Customizing an LLM at inference time involves making model-specific adaptations or adjustments to its inputs during the inference process. This customization allows the model to generate responses or perform tasks that are tailored to a particular application or user needs without retraining the entire model.
A common way to achieve inference-time customization of an LLM is prompt engineering. Prompt engineering involves crafting effective input queries or prompts to elicit required responses from a generative AI model. The goal is to construct prompts that guide the model towards generating the required output, which can involve using specific keywords, phrasing, or context to influence the generated content.
Prompt engineering is especially valuable when using models like Llama 2 as it allows you to tailor their behavior for specific applications. It can be a crucial component in designing conversational agents, automated customer support systems, content generation, and more, where you need to guide the model's responses effectively.
Foundation models do not have embedded domain-specific knowledge and as such might have limited use with prompt engineering. However, prompt engineering can be incorporated with models that are customized with domain-specific knowledge. For example, a bank that develops a chatbot can append the following text to the prompts for the end user: Your responses must exclude any content that might be harmful, unethical, racist, sexist, toxic, dangerous, or illegal.
Model customization of LLMs refers to a technique in which an LLM in which a model is initially trained on a large dataset for a specific language-related task and then used for various other language understanding and generation tasks. This approach has revolutionized the field NPL, enabling enterprises to harness readily available models like Llama 2 to develop customized models that can be geared for their real-world language-related tasks. Some of the popular model customization techniques include the following:
A popular model customization method is supervised fine-tuning (SFT) that adapts the model to excel in particular language understanding or text generation tasks, such as text classification, question answering, language translation, or text summarization. This process begins with a foundation LLM and proceeds by training it further using a dataset containing labeled examples specific to the required task. Through backpropagation on the task-specific data, the entire model's parameters are adjusted, potentially enhancing its performance on the targeted task.
As the parameters of popular models have increased, the process of fine-tuning the entire model has become computationally intensive. The primary objective of Parameter-Efficient Fine-Tuning (PEFT) is to fine-tune only a small fraction of the model's parameters, all while attaining comparable performance to full fine-tuning, and substantially mitigating the computational demands. PEFT attains this level of efficiency by freezing select layers in the pretrained model and solely concentrating on the fine-tuning of certain layers. This approach allows the model to adapt to fresh tasks while significantly reducing the computational burden, and while reducing the reliance on the availability of a large number of labeled examples.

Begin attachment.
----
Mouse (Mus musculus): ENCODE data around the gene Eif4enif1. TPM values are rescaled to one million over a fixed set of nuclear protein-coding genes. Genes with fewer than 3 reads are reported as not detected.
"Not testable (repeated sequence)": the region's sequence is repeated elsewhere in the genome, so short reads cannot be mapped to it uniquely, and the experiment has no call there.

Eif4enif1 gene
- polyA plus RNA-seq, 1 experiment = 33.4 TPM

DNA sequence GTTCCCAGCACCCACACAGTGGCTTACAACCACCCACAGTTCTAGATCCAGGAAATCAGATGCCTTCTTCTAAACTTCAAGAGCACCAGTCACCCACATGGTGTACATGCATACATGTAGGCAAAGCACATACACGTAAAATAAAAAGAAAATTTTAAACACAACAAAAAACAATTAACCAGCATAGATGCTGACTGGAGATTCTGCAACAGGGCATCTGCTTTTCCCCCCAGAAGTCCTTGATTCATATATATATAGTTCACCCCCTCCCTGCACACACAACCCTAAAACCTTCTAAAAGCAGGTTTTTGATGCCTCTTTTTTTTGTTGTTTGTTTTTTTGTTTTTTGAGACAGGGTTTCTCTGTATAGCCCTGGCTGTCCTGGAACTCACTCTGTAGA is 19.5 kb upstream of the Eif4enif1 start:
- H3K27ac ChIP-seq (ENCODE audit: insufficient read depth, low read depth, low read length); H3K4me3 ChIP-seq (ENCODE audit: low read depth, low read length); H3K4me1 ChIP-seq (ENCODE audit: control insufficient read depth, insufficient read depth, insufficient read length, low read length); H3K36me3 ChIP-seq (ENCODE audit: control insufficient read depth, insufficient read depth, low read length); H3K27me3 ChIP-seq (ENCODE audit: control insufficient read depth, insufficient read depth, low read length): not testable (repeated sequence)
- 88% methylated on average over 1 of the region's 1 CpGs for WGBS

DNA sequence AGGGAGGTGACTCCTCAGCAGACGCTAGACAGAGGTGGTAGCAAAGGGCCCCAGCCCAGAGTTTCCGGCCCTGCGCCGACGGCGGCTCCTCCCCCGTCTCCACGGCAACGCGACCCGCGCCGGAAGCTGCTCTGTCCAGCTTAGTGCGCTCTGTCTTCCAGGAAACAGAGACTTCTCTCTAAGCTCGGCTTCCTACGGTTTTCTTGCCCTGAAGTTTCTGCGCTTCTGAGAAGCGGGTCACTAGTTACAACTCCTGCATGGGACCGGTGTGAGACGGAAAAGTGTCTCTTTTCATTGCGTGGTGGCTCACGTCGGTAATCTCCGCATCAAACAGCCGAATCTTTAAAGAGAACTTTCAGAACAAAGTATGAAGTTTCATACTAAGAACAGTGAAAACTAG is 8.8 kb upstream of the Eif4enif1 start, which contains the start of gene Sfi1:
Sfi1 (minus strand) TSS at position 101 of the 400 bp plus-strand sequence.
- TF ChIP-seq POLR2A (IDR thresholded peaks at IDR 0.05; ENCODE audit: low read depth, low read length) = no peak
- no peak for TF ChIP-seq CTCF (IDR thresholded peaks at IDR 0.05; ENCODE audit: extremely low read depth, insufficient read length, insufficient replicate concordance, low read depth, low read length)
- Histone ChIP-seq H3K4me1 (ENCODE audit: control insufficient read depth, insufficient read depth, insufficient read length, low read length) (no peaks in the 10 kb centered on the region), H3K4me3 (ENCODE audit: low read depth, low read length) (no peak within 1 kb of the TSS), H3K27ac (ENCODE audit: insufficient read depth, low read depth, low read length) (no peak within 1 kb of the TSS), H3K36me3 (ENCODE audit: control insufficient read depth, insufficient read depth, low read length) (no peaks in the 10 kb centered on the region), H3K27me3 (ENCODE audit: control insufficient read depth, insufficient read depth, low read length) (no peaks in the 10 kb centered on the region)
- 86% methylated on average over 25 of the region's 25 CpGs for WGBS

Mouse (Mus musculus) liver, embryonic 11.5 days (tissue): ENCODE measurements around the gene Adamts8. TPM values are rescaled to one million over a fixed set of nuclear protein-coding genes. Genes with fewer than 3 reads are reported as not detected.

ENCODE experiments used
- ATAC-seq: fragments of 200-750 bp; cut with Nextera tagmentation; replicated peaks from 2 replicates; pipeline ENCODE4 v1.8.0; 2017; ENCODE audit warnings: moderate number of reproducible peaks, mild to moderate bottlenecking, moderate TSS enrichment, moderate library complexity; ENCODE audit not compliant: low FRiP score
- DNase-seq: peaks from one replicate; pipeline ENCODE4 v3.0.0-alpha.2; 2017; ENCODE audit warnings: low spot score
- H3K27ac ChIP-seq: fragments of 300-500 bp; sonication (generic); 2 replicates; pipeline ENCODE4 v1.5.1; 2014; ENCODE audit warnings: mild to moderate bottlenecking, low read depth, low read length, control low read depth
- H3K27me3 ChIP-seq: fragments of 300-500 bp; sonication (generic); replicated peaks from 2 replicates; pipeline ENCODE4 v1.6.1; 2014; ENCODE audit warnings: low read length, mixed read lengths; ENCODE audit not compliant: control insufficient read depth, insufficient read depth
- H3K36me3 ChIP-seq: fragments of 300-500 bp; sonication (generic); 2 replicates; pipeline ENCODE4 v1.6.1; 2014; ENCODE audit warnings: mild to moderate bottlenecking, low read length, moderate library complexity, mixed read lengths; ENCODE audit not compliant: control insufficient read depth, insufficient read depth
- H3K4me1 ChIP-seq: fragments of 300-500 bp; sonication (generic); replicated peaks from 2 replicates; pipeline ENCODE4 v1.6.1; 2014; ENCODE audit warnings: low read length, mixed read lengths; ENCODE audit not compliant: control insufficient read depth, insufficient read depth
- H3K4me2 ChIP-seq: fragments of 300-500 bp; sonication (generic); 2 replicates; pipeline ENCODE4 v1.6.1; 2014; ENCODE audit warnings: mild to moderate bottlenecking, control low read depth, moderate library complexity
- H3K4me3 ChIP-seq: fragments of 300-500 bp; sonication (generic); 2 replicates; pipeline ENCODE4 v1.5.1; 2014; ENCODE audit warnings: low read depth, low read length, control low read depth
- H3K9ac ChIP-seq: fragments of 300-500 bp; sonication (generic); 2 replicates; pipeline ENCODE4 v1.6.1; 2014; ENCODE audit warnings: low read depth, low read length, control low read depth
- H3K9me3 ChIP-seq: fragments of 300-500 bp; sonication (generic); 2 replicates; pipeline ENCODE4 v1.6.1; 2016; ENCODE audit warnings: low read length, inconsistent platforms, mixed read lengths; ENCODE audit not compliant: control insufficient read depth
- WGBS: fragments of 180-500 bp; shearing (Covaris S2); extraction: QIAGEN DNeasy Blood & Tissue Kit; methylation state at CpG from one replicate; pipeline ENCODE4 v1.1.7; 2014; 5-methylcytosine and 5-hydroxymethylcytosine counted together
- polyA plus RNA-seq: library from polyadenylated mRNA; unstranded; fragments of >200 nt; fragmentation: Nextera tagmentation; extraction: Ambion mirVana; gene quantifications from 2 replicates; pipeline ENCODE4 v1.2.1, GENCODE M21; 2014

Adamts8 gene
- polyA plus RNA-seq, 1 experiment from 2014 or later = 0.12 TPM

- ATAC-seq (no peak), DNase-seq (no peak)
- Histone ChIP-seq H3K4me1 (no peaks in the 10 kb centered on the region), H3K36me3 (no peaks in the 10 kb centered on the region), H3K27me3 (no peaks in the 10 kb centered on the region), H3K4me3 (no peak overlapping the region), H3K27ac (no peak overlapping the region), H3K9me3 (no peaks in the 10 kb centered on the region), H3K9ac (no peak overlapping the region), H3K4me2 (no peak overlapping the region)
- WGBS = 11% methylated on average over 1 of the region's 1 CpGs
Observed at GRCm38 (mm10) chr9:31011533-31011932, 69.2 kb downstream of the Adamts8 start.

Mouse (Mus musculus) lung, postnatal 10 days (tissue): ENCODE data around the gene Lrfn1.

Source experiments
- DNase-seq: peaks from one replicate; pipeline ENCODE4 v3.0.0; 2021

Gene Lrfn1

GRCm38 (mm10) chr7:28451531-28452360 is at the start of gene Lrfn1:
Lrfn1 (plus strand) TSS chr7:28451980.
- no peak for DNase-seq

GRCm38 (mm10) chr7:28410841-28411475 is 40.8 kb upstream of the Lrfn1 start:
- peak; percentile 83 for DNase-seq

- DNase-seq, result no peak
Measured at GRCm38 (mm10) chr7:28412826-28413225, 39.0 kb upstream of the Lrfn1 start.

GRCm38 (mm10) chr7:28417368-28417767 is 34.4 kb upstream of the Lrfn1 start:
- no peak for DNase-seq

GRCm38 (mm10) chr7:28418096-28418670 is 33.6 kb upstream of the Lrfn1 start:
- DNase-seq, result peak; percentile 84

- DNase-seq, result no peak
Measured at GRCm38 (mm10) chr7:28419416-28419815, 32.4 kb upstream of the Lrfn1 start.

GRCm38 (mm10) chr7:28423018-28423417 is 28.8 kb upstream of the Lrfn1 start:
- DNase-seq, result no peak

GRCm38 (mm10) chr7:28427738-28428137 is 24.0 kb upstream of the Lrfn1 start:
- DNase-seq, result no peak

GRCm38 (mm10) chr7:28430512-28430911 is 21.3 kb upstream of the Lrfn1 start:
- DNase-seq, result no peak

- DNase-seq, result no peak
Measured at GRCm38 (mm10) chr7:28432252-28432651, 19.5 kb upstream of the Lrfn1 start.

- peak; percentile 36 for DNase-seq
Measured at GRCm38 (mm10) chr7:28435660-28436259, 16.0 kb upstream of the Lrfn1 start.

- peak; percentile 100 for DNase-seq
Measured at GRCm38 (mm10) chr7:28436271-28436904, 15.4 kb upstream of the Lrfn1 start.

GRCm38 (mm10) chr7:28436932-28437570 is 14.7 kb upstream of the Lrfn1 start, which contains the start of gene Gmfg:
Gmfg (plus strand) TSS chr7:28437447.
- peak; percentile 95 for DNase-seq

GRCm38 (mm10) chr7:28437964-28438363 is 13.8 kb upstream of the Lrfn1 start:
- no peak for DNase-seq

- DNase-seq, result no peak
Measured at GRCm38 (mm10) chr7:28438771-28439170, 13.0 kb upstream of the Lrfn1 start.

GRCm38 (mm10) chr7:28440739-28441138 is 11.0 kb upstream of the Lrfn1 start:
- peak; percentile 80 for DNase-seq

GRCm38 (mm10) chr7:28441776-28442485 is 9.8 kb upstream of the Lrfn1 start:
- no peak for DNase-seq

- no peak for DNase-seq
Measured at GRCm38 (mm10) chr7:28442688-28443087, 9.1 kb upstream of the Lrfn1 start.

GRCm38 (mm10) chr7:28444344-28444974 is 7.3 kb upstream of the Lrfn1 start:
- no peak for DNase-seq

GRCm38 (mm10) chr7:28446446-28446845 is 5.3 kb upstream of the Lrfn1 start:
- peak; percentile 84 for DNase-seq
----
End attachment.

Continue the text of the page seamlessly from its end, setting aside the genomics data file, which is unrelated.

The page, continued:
There are several methods of customizing a large language model using PEFT. In this design guide, we focus on P-tuning and Low-Rank Adaptation (LoRA).
P-tuning employs a small, trainable model preceding the LLM. This smaller model's purpose is to encode the text prompt and generate specialized virtual tokens specific to the task at hand. These task-specific virtual tokens are then prepended to the prompt and then forwarded to the LLM. When the tuning process is finalized, these virtual tokens are cataloged in a lookup table for later use during inference, effectively supplanting the smaller model. By fine-tuning solely, the parameters of the compact model and keeping the LLM's parameters fixed, P-tuning significantly reduces the computational resources required for model customization.
Low-Rank Adaptation (LoRA) introduces an innovative methodology for fine-tuning large language models to excel in specific tasks or domains. This approach is characterized by its unique strategy: LoRA maintains the integrity of the pretrained model weights while extending its capabilities through the integration of additional layers known as "rank-decomposition matrices." The key distinction is that only these added layers undergo training, rather than the entire model. This selective focus on training these supplementary layers optimizes their efficiency and computational resource use to a remarkable degree. Therefore, LoRA achieves a substantial reduction in computational requirements while simultaneously yielding performance that is either on par with or surpasses the results attained using conventional fine-tuning techniques across a diverse range of tasks.
Additional PEFT techniques such as Prompt Tuning, Adapters, and IA3 are not covered in this design guide. See the NVIDIA blog about model customization techniques.
These methods collectively offer a range of strategies for customizing LLMs to perform effectively on specific tasks or in particular domains. Depending on the requirements of the application, one or a combination of these methods can be employed to achieve optimal performance.